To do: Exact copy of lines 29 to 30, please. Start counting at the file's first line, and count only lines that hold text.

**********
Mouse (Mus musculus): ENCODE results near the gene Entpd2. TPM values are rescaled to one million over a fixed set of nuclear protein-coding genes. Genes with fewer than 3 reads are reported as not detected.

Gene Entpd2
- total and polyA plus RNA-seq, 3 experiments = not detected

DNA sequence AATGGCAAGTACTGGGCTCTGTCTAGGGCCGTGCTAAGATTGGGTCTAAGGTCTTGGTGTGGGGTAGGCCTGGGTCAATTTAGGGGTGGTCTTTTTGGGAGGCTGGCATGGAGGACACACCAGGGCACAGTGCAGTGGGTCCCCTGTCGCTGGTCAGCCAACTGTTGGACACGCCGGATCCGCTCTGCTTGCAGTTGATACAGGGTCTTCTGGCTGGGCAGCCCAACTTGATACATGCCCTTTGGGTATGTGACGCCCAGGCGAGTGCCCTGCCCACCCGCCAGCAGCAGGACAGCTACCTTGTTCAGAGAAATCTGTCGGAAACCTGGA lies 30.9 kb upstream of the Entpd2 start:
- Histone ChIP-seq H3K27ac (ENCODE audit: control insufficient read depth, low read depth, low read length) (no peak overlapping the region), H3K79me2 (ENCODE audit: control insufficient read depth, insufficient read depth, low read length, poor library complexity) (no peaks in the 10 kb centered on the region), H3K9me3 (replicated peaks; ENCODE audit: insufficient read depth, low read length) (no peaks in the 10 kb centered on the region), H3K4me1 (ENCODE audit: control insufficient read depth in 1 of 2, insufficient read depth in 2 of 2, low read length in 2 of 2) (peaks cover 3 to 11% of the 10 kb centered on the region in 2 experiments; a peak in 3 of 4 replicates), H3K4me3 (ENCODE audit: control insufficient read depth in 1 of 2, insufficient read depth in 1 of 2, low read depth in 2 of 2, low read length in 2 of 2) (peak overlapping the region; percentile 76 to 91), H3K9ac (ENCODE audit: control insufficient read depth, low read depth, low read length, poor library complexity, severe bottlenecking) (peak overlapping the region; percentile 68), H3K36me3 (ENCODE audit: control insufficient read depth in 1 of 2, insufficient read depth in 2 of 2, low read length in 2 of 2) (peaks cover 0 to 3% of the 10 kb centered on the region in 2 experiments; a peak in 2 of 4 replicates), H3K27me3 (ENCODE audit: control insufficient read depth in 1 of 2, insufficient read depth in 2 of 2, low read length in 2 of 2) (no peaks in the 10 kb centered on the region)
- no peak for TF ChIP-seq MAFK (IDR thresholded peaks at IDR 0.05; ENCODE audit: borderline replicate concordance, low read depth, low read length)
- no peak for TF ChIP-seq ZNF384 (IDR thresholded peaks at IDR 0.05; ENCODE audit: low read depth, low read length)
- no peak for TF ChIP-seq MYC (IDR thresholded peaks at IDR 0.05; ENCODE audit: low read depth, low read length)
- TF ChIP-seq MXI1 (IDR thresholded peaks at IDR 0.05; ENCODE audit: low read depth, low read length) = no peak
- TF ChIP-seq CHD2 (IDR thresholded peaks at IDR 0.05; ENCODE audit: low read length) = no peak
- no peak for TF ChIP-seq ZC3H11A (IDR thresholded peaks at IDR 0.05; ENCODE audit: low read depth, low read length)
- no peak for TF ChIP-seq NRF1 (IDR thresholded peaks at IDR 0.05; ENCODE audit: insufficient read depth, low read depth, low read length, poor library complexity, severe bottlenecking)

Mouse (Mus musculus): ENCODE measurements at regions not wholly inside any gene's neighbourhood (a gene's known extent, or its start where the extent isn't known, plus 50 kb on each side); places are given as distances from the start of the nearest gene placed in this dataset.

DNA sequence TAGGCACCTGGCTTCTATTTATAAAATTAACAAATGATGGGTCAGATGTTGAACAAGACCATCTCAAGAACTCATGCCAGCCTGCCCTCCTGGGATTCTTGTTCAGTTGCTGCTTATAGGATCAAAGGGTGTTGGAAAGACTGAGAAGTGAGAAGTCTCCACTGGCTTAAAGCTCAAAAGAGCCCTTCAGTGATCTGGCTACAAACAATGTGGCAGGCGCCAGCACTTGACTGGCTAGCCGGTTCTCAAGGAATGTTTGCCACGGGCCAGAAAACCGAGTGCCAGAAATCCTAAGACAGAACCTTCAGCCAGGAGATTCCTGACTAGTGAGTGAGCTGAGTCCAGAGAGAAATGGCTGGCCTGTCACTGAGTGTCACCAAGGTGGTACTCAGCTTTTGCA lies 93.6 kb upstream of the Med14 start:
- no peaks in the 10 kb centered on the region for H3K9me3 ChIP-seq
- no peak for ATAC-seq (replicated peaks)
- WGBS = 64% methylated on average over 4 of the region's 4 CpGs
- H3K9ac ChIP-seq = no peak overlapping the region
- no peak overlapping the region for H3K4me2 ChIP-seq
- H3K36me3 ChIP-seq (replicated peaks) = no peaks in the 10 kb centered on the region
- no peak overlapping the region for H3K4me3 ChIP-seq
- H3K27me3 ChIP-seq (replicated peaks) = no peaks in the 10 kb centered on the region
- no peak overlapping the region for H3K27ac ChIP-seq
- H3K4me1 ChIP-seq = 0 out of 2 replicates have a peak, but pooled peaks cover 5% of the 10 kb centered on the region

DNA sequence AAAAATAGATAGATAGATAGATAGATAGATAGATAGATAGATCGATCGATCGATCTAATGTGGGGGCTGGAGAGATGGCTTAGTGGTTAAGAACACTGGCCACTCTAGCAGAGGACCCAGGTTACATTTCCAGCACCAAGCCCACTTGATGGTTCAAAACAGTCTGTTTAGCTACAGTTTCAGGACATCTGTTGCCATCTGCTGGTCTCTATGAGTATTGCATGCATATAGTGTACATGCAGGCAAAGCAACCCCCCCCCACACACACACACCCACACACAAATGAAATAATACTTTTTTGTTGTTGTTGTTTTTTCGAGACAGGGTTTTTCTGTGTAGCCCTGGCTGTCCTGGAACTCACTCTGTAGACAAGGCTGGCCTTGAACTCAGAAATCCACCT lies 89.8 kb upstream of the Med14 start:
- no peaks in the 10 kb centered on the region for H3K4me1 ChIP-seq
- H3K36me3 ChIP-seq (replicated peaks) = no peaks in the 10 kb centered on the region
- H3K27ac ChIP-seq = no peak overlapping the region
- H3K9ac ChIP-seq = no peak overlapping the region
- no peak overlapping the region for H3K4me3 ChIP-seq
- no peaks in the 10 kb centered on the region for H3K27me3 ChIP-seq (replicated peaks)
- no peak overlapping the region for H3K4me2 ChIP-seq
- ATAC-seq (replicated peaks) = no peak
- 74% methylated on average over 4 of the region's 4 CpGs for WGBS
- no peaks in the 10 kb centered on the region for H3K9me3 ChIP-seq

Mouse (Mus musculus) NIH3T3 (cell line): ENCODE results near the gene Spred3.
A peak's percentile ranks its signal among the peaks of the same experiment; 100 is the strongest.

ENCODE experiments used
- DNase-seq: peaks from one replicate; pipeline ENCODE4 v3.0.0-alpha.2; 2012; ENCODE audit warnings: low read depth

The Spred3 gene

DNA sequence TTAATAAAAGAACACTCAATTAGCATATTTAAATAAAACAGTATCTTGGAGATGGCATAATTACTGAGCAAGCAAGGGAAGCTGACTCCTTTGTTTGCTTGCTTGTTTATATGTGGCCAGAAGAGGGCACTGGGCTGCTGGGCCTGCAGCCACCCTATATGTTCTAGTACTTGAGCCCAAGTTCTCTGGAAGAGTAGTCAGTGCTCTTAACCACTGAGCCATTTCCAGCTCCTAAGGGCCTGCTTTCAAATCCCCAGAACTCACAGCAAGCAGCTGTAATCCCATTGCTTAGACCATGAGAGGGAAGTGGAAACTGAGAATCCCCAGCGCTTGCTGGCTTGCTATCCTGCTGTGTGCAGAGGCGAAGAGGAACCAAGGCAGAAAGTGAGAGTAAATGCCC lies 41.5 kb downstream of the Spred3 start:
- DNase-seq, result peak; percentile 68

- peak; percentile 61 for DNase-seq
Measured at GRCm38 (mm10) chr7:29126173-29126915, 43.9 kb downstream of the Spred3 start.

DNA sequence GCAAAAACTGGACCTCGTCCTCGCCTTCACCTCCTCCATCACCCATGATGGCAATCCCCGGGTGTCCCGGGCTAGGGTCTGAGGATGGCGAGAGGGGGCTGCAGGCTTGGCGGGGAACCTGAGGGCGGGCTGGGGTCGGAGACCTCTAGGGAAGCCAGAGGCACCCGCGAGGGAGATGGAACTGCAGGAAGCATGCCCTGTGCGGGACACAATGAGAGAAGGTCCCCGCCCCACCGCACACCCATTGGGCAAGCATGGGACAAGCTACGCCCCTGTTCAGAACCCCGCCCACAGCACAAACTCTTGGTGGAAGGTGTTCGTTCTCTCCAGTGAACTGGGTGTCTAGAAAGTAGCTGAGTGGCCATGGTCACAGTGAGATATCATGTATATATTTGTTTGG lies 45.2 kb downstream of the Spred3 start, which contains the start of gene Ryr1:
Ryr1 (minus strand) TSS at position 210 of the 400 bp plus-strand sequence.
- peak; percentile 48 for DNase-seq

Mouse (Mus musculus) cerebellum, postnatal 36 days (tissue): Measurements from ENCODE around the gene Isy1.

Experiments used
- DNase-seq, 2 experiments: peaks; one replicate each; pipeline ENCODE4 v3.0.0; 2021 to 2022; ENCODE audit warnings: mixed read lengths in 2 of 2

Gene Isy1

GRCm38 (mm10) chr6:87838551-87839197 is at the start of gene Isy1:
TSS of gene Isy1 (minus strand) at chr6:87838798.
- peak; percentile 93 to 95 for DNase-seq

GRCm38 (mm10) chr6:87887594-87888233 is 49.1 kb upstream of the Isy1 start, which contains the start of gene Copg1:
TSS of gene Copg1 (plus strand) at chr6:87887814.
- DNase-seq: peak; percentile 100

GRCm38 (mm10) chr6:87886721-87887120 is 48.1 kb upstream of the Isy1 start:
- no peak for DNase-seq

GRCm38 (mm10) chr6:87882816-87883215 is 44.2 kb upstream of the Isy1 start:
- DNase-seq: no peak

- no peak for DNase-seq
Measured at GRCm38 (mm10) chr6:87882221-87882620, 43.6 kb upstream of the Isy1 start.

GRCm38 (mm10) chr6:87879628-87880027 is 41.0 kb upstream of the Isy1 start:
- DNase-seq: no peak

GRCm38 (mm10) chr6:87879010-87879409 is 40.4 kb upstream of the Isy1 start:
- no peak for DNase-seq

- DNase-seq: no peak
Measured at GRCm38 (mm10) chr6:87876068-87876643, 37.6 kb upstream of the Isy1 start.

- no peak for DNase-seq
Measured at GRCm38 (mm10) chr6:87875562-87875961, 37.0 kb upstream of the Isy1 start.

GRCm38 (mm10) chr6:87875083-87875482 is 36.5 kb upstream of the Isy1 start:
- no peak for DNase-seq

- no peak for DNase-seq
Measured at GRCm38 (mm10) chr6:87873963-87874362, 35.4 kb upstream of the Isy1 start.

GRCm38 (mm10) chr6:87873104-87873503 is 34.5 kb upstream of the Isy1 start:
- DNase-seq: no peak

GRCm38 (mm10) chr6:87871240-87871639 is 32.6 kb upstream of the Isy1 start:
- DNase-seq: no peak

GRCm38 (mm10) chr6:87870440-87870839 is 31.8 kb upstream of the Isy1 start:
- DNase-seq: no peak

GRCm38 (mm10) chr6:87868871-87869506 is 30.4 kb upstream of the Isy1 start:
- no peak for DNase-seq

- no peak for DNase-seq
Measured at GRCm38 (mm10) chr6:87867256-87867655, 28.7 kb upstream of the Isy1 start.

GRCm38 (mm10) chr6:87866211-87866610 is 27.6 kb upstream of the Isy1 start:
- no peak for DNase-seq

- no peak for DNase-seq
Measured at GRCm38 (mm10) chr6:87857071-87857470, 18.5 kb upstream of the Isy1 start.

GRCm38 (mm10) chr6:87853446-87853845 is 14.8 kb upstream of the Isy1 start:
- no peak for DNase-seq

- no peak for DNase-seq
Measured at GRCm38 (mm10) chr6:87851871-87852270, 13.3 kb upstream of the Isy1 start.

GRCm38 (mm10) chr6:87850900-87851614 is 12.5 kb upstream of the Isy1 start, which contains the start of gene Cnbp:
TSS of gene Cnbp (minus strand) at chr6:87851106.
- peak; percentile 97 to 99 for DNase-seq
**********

- H3K9ac ChIP-seq = no peak overlapping the region
- no peak overlapping the region for H3K4me3 ChIP-seq